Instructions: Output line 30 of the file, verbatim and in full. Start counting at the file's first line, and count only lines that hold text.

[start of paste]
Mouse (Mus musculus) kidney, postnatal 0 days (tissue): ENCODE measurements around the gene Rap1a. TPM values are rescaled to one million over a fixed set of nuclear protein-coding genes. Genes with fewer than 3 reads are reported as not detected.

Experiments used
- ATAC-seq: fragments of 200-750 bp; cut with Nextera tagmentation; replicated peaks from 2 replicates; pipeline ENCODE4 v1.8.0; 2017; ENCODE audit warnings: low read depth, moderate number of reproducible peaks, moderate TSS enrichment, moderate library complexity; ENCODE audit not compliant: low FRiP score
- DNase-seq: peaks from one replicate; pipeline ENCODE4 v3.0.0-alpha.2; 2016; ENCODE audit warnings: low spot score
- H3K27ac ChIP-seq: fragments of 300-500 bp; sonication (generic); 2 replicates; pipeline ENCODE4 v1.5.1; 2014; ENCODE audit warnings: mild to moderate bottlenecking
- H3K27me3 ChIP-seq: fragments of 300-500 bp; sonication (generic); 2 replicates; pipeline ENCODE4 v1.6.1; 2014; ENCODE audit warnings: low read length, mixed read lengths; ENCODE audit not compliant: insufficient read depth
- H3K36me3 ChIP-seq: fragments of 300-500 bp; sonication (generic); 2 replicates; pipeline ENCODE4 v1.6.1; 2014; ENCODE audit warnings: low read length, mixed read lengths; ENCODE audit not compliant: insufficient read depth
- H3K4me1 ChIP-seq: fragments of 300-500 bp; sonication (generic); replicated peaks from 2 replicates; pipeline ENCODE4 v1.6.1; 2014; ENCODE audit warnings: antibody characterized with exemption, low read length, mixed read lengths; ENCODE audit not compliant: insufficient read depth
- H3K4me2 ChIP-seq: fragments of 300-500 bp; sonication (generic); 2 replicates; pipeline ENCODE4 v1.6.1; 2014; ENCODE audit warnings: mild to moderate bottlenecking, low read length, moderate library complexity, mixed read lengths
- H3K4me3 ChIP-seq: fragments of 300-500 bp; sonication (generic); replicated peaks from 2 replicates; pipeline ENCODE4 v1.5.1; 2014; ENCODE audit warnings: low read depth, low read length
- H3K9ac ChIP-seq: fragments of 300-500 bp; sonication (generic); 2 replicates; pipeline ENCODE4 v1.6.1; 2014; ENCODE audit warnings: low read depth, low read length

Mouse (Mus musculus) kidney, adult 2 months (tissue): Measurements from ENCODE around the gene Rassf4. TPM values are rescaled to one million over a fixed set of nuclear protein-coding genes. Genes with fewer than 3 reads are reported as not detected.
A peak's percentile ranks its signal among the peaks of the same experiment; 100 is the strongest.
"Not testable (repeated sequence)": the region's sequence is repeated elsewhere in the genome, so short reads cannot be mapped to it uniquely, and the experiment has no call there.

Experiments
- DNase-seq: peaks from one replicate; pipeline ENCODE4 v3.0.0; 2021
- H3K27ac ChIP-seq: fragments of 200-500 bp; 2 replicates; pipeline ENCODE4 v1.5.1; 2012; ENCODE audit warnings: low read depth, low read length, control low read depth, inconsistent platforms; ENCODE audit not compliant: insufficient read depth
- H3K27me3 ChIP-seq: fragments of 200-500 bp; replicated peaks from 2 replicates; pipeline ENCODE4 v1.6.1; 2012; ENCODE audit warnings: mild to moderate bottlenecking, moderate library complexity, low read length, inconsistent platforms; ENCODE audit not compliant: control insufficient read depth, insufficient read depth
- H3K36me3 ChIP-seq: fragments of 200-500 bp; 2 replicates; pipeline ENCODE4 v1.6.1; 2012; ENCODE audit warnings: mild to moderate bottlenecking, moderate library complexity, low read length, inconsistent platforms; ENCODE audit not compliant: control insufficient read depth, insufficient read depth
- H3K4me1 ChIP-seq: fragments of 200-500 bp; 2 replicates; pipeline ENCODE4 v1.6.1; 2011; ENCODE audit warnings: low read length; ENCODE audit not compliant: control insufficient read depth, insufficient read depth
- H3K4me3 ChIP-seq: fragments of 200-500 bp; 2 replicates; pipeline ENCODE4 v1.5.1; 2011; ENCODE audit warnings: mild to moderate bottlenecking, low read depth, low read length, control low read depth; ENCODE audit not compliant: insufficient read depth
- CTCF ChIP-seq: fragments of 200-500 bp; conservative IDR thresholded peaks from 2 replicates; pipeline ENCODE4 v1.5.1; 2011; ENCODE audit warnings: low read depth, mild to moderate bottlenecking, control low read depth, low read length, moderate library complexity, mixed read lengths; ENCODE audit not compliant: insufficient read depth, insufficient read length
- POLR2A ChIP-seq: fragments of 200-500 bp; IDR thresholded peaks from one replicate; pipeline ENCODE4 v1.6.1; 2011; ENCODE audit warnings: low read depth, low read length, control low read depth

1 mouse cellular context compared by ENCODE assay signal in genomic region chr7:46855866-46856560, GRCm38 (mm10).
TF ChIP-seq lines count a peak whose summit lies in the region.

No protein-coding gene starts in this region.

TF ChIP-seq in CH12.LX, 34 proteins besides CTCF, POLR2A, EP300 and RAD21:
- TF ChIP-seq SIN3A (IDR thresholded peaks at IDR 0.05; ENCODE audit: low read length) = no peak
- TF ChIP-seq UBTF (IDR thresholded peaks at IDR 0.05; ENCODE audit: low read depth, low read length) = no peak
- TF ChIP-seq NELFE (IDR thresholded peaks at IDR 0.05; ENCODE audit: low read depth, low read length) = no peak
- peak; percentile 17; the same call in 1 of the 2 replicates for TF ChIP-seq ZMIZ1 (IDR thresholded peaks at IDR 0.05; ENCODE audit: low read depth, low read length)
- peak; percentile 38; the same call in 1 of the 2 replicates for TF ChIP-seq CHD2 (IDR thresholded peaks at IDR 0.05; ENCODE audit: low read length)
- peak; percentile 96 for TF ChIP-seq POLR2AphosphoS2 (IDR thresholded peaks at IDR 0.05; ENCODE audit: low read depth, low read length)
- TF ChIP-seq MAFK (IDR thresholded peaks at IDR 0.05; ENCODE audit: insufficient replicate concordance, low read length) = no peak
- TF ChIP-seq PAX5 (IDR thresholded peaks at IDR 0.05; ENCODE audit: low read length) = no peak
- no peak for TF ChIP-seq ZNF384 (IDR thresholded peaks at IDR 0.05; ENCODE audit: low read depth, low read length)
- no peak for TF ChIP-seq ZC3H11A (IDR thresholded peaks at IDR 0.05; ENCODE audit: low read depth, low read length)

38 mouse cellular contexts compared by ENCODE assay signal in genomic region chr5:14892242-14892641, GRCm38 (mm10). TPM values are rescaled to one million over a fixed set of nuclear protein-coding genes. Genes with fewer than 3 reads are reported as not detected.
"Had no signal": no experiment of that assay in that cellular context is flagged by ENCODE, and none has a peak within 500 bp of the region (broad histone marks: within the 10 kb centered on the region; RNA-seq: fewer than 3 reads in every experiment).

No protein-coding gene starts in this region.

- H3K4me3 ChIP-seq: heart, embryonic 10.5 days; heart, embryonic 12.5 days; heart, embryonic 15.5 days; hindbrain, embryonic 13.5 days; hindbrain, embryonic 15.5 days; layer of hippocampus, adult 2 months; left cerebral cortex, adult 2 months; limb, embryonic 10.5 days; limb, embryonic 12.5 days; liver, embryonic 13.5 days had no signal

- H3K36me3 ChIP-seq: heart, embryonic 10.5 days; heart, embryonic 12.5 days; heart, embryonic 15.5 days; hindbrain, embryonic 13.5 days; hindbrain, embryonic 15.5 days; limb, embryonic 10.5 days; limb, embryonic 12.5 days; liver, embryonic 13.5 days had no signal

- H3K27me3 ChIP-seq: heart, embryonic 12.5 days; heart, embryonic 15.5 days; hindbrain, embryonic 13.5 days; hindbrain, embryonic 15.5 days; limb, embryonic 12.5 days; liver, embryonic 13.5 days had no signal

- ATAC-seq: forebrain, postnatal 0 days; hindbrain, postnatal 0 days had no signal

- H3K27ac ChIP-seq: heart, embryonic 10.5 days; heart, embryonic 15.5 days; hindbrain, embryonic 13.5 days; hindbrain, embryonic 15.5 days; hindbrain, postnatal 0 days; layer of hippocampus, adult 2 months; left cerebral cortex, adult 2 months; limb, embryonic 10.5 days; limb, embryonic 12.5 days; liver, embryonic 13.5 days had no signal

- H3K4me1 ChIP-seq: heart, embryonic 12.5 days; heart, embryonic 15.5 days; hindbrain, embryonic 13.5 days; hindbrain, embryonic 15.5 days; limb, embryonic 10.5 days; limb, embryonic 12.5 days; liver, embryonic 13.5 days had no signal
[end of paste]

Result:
- TF ChIP-seq NELFE (IDR thresholded peaks at IDR 0.05; ENCODE audit: low read depth, low read length) = no peak